The U.S. Justice Department has announced one of the largest-ever closures of a global cyber crime ring this week. The cyber crime ring trafficked in stolen identities and caused more than $530 million in losses to consumers. Deputy Assistant Attorney General David Rybicki said, “Today marks a significant step in the battle against transnational cyber crime.”

The cyber crime network operated as an online discussion forum known as “Infraud.” The group bought and sold Social Security numbers, birthdays and passwords stolen from consumers around the world. The forum was initially hosted as a traditional website, reachable at the URLs and Its slogan was “In Fraud We Trust.”

Infraud eventually grew into a half-billion dollar operation. The stolen items advertised included nearly 800,000 HSBC bank logins, PayPal logins and credentials, and credit card numbers. Users could also sell malware on the site. The network also provided an escrow account people could use to launder their proceeds. Acting Assistant Attorney General John Cronan said, “Infraud operated like a business to facilitate cyberfraud on a global scale.”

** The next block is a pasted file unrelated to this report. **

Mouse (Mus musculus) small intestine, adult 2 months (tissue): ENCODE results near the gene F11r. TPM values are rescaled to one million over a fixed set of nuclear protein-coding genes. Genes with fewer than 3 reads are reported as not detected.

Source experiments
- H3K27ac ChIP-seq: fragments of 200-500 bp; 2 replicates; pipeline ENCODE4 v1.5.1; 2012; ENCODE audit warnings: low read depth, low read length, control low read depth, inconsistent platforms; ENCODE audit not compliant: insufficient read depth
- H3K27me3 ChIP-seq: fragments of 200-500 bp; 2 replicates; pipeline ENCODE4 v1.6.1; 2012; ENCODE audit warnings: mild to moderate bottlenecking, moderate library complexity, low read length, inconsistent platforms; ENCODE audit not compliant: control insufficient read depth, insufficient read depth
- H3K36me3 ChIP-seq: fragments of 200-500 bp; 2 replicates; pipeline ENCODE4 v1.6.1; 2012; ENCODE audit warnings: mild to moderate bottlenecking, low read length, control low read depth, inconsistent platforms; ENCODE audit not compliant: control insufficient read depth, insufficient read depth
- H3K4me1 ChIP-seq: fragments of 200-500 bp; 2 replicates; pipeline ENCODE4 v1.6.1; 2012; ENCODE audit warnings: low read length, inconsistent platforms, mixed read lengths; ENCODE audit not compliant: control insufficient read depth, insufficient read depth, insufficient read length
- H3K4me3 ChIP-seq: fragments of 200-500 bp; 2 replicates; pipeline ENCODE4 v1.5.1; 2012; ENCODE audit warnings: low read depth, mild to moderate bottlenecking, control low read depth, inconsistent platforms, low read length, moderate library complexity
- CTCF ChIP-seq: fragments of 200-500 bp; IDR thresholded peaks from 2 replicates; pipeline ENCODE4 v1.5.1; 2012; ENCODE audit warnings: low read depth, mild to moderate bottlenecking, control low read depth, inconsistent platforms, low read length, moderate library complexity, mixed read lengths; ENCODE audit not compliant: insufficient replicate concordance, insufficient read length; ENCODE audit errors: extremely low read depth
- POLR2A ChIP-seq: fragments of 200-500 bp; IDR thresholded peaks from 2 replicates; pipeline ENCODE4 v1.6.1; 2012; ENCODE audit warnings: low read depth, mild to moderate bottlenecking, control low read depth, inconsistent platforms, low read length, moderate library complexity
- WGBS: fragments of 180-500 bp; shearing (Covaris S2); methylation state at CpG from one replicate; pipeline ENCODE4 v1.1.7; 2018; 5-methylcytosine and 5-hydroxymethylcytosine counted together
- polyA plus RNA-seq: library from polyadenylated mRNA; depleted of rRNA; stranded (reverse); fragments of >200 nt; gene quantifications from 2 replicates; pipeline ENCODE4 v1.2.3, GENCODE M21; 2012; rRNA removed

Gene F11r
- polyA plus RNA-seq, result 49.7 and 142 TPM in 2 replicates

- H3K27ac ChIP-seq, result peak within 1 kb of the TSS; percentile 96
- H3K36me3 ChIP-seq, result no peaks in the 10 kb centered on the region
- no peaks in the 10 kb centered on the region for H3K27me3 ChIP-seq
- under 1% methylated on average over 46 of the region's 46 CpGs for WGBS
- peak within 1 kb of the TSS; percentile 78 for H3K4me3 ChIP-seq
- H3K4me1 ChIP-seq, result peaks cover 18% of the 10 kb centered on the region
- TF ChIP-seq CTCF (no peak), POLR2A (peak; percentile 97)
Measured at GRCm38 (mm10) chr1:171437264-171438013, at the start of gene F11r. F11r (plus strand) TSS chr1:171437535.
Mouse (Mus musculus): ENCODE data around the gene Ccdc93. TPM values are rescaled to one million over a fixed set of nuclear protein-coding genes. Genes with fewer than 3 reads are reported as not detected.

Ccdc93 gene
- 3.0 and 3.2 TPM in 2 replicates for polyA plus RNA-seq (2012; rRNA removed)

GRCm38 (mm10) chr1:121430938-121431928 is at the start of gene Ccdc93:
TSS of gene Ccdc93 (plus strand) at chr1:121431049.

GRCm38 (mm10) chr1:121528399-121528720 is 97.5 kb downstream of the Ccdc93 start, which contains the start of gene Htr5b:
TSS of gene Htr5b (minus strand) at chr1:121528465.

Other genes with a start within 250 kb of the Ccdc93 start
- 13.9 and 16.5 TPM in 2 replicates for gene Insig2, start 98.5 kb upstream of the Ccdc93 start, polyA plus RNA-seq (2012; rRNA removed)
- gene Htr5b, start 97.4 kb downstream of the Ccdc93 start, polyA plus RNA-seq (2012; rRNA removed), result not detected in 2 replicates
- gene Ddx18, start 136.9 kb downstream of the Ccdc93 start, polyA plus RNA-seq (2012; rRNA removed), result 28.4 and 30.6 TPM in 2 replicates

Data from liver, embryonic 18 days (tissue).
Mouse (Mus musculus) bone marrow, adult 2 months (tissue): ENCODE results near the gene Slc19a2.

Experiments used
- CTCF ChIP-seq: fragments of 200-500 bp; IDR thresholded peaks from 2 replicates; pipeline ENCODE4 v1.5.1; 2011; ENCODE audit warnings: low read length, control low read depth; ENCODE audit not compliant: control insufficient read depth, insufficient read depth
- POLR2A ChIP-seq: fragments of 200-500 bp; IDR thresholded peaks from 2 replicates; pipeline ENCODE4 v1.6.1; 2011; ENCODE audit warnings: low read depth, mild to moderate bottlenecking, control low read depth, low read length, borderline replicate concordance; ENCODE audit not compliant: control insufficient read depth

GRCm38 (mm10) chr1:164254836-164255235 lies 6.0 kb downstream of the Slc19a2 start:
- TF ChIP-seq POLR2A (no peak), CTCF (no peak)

Infraud was created in 2010 by 34-year-old Ukrainian Svyatoslav Bondarenko. According to the indictment, Bondarenko was responsible for creating hierarchy for the organization, made advertising decisions, and banned members from buying or selling items from Russian victims. Sergey Medvedev was named in the indictment as a cofounder of the Infraud site. According to the Justice Department, Medvedev took over as the “admin and owner” of the site in April 2016.

The Justice Department says it has indicted 36 people linked to the crimes. The charges they face include bank fraud, wire fraud, identity theft, and money laundering. The investigation is still ongoing.

Officials said that 13 of the 36 have been arrested in Australia, France, Italy, Kosovo, Serbia, the United Kingdom, and the United States. A coordinated action by Homeland Security Investigations and foreign authorities made the arrests while taking down the website itself, replacing it with a seizure notice. The rest of the defendants remain at large, including Bondarenko.